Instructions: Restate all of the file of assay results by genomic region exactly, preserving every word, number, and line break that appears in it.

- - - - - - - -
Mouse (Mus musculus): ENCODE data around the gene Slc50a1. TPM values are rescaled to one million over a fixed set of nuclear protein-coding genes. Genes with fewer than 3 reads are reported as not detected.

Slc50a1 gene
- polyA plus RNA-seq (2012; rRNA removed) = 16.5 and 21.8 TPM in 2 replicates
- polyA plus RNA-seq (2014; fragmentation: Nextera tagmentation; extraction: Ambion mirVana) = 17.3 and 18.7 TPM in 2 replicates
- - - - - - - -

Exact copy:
Mouse (Mus musculus): ENCODE data around the gene Slc50a1. TPM values are rescaled to one million over a fixed set of nuclear protein-coding genes. Genes with fewer than 3 reads are reported as not detected.

Slc50a1 gene
- polyA plus RNA-seq (2012; rRNA removed) = 16.5 and 21.8 TPM in 2 replicates
- polyA plus RNA-seq (2014; fragmentation: Nextera tagmentation; extraction: Ambion mirVana) = 17.3 and 18.7 TPM in 2 replicates